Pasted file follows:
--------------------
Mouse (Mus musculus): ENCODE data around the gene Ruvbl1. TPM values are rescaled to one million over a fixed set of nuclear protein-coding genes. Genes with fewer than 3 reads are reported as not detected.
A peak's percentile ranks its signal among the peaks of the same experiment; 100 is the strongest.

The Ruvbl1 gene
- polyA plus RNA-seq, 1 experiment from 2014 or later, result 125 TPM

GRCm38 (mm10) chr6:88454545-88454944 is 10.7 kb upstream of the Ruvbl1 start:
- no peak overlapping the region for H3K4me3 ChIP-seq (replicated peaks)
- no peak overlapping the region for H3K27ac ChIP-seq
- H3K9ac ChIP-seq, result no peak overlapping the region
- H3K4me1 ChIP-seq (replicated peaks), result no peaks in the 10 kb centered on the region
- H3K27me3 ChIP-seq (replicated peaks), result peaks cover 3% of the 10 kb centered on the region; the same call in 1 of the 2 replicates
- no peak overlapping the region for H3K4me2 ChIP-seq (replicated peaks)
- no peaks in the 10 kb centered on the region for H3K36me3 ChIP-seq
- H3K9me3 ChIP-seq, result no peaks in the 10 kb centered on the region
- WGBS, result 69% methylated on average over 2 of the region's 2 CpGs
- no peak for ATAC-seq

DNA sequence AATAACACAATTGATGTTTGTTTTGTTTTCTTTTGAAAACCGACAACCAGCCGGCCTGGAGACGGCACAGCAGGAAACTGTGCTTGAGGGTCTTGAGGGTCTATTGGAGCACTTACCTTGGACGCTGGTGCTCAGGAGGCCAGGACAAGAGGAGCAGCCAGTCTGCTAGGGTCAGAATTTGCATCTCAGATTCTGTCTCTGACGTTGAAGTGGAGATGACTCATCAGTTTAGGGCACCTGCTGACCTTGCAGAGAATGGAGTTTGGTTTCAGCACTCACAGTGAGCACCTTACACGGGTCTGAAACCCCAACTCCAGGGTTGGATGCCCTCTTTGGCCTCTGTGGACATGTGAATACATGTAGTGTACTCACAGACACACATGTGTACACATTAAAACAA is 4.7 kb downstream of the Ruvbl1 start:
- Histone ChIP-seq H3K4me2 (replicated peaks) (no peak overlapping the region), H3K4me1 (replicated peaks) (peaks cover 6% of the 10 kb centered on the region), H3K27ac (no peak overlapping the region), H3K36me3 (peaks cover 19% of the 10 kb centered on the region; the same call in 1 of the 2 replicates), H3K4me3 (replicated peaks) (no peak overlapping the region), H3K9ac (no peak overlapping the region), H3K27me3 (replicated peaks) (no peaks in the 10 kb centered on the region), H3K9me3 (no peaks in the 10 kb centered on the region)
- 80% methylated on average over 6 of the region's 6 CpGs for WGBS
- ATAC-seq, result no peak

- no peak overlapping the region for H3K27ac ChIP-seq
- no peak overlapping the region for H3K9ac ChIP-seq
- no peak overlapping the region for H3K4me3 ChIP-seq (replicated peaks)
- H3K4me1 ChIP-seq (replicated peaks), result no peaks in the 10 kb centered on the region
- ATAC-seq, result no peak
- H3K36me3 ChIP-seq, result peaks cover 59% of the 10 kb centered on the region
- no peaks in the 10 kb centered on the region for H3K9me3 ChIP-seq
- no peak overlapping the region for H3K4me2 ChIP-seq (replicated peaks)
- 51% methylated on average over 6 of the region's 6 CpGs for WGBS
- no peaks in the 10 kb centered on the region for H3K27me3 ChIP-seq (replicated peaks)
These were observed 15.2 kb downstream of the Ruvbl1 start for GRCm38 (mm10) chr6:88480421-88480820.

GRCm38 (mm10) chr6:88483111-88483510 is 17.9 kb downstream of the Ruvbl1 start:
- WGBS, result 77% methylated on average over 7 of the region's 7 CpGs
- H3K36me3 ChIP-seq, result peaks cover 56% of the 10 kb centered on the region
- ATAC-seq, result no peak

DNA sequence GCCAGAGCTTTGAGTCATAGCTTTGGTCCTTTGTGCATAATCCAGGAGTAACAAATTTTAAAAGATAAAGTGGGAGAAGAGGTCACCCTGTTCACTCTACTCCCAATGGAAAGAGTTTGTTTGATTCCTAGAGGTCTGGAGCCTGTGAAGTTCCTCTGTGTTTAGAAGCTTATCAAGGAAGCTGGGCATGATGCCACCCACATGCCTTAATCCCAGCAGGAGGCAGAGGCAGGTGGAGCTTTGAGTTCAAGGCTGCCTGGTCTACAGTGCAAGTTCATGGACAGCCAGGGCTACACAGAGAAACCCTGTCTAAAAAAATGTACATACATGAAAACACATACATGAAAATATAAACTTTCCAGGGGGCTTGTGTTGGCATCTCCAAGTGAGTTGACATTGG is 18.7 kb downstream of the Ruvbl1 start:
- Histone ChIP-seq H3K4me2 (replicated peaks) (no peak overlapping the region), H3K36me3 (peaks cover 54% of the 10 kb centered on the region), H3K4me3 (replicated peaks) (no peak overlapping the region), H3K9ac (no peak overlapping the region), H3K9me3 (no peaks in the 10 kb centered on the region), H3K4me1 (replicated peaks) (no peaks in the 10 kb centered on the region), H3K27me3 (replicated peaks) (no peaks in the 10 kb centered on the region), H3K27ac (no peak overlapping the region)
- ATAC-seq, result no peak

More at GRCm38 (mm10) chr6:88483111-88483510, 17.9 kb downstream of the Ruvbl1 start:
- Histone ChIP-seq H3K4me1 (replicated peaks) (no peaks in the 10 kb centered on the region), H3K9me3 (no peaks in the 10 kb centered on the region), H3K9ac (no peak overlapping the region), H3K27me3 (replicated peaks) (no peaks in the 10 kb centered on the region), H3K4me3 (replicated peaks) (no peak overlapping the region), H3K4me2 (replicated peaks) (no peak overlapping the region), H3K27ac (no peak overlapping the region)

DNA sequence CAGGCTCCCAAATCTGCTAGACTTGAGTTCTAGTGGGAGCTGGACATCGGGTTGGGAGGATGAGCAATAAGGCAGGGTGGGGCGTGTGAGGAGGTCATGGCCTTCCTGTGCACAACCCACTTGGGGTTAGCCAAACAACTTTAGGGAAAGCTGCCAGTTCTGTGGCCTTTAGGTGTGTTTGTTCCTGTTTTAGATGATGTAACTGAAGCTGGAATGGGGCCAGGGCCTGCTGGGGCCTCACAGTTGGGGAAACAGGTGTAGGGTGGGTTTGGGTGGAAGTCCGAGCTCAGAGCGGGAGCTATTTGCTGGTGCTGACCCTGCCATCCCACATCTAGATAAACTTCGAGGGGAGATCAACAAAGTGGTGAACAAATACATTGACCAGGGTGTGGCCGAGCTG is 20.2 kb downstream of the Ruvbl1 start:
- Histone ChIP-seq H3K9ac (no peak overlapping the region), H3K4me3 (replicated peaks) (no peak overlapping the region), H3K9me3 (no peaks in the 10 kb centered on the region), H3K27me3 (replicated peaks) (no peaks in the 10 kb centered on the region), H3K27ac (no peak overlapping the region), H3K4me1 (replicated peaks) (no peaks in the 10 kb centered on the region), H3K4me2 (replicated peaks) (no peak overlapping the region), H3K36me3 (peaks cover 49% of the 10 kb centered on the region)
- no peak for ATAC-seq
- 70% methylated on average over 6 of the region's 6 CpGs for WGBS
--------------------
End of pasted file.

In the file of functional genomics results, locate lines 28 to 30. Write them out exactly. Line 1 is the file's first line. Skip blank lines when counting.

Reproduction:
- 51% methylated on average over 6 of the region's 6 CpGs for WGBS
- no peaks in the 10 kb centered on the region for H3K27me3 ChIP-seq (replicated peaks)
These were observed 15.2 kb downstream of the Ruvbl1 start for GRCm38 (mm10) chr6:88480421-88480820.